The court then concluded that, with §214(d), Congress had used its non-exclusive passport authority to infringe on this exclusive Executive power.The Executive, the court explained, has consistently interpreted Congress’s numerous passport acts as preserving his authority to withhold passports on national security and foreign policy grounds. Moreover, the President’s recognition power “is not limited to a determination of the government to be recognized”; its scope “includes the power to determine the policy which is to govern the question of recognition.” The court explained that Congress explicitly infringed upon the recognition power, referencing, for example, the title of §214: “United States Policy with Respect to Jerusalem as the Capital of Israel.” Specifically, the court said, “the unconstitutional intrusion results from section 214(d)’s attempted alteration of United States policy to require the State Department to take an official and intentional action to include ‘Israel’ on the passport of a United States citizen born in Jerusalem. … Congress plainly intended to force the State Department to deviate from its decades-long position of neutrality on what nation or government, if any, is sovereign over Jerusalem.” In sum, then, §214(d) directly intrudes upon an exclusive Executive prerogative, and §214(d) is thus unconstitutional.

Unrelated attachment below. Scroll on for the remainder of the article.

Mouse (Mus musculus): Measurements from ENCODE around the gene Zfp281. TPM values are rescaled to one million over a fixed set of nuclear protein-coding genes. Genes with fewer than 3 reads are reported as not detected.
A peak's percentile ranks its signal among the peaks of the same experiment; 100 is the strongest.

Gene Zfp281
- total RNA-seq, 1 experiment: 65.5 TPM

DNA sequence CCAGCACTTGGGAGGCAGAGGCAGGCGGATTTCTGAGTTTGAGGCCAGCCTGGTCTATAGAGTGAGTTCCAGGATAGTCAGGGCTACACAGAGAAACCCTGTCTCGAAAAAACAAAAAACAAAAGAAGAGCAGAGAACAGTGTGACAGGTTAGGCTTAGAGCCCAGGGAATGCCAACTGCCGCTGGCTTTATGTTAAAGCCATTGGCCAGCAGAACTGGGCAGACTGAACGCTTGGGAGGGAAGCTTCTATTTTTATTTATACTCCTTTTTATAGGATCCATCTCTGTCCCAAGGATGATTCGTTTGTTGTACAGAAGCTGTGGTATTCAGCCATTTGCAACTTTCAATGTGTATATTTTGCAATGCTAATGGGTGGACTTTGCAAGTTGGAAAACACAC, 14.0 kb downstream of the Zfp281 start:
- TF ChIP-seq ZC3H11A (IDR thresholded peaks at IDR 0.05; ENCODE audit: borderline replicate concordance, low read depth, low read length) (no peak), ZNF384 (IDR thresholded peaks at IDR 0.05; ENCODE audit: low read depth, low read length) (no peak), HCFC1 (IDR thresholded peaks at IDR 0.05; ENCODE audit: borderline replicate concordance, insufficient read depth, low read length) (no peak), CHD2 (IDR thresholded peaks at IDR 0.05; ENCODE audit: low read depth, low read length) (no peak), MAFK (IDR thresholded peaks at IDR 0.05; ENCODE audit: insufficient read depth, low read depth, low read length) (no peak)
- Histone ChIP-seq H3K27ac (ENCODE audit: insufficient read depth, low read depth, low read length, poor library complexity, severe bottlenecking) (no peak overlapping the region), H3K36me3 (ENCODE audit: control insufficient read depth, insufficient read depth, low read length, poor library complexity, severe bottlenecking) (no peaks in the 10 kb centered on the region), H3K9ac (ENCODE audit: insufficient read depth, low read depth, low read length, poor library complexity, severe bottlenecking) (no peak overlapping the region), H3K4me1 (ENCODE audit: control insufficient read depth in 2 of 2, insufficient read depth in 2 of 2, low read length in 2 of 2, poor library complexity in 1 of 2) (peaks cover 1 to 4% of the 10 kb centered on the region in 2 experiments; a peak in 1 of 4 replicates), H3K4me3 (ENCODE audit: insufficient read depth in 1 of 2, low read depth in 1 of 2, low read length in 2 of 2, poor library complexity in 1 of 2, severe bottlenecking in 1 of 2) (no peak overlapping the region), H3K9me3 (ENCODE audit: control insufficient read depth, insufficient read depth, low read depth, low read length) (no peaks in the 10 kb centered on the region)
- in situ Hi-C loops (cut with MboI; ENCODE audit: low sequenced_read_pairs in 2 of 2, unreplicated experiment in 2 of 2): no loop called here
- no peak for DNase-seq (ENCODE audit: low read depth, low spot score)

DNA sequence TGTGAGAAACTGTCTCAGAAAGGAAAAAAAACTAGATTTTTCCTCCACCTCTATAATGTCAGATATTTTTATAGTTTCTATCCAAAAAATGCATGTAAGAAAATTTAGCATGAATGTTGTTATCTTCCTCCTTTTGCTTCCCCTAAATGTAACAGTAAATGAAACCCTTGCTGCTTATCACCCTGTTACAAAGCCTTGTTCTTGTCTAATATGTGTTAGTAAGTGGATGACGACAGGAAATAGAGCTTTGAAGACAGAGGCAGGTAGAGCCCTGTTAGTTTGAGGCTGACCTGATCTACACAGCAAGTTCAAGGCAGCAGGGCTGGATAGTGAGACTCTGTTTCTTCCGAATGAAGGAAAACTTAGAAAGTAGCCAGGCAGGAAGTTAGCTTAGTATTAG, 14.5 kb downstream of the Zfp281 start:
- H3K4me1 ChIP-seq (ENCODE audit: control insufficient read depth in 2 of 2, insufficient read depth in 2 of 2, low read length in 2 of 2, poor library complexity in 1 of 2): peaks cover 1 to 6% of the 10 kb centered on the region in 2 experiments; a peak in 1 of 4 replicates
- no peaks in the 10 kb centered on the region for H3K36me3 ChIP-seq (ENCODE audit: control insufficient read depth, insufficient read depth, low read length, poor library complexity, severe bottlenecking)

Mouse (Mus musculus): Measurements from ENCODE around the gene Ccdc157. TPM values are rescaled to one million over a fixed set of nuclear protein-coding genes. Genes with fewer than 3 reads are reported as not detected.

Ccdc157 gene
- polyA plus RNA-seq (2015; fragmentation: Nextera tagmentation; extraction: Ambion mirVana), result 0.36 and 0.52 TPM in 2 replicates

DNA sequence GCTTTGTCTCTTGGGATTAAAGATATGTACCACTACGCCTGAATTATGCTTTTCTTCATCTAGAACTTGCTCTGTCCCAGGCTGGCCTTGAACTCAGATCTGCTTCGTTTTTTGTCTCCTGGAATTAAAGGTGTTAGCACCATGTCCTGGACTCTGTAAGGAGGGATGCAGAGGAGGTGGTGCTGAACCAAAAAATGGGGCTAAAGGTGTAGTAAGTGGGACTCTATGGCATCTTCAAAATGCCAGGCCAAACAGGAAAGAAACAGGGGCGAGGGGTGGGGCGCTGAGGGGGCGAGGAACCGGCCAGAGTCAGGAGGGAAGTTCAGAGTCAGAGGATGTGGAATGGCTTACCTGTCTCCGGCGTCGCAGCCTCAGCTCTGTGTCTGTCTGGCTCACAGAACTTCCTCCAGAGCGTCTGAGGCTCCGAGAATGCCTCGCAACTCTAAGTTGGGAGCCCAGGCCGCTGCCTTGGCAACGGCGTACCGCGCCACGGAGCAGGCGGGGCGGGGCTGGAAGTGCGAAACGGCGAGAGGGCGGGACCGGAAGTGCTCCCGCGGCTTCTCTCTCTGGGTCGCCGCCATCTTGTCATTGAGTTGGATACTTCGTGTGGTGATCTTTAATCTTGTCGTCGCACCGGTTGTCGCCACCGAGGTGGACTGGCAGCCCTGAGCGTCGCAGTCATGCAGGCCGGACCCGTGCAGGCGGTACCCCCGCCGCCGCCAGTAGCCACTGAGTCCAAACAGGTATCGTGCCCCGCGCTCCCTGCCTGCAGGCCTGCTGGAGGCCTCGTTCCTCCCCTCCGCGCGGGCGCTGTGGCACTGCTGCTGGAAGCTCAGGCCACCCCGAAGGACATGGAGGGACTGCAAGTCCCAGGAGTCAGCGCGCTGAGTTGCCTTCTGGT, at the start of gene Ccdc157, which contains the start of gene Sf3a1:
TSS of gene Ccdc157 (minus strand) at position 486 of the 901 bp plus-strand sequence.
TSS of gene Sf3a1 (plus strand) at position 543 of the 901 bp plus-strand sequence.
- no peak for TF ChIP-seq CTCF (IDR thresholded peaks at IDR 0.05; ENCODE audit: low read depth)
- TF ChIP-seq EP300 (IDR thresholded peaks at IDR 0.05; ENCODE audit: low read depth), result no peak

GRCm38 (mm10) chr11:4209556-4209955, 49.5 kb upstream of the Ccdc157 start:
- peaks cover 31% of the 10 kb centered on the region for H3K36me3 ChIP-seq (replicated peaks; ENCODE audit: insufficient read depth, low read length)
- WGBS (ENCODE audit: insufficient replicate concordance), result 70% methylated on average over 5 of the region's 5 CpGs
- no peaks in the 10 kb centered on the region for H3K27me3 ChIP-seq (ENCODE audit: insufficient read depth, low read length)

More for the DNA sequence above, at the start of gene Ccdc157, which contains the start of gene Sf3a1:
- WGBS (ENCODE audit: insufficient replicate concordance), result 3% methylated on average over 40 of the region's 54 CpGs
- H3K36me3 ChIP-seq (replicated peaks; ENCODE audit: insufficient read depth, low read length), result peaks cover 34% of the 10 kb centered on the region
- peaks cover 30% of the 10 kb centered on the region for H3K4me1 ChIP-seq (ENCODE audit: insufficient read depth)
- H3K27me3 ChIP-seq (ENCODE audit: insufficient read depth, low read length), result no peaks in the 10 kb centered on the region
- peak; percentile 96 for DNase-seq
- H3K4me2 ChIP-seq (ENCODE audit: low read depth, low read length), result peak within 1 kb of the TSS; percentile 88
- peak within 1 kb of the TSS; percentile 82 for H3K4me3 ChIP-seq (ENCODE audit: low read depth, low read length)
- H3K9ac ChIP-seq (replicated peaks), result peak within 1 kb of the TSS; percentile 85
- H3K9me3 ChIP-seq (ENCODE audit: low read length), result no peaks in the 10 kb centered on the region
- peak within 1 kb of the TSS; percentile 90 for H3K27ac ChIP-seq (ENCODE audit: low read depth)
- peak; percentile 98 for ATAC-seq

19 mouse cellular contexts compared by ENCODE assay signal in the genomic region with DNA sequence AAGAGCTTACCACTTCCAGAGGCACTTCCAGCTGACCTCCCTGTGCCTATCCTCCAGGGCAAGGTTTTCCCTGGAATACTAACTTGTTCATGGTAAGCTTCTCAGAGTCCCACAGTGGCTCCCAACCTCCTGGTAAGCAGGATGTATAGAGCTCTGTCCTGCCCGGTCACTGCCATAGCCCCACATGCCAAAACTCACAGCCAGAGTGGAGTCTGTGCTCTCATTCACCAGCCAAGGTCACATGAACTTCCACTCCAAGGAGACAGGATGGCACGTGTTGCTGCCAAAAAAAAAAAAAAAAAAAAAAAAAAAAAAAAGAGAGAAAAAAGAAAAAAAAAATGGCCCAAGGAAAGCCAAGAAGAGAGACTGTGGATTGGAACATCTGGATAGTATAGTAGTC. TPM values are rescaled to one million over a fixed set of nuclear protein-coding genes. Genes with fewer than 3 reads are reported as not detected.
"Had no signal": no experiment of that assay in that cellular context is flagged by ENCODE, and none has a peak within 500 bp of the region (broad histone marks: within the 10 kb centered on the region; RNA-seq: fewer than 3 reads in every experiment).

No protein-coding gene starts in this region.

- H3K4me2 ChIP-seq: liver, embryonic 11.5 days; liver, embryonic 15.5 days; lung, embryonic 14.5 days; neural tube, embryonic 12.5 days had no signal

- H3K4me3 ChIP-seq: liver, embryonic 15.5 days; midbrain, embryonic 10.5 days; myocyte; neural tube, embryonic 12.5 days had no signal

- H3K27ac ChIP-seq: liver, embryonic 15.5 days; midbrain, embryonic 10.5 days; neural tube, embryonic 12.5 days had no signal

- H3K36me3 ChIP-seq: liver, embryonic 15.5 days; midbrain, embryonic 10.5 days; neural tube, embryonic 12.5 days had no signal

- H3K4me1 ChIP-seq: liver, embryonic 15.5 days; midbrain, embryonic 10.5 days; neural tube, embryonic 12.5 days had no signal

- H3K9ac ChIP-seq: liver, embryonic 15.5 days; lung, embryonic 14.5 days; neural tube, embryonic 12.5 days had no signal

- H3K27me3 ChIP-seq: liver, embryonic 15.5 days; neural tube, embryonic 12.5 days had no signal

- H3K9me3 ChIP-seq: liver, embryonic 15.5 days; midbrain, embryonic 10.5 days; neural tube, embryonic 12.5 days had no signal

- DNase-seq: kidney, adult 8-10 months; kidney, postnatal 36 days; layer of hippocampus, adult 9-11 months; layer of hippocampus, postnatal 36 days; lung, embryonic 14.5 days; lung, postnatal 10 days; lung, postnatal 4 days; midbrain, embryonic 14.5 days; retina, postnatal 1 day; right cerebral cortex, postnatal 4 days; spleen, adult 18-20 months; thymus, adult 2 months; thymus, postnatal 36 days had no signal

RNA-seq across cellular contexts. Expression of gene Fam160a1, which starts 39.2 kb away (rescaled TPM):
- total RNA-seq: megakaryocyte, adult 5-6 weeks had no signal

Judge Tatel concurred fully in the court’s opinion, but wrote separately to comment further upon Congress’s passport power and the resultant separation of powers dispute between Congress and the President. Although Congress clearly has the power to regulate passports, he said, the President’s recognition power is exclusive. Thus, if the President’s policy here was an exercise of his recognition authority, then Congress’s intrusion is impermissible. Judge Tatel acknowledged that the Executive’s policy in this case involves questions of identification and personal identity, but felt that it also clearly implicates recognition. He concluded that because §214(d) sought to abrogate the Secretary’s longstanding practice as a policy matter (citing, like the court, the title of the statute), it was therefore an unconstitutional intrusion on the President’s exclusive power.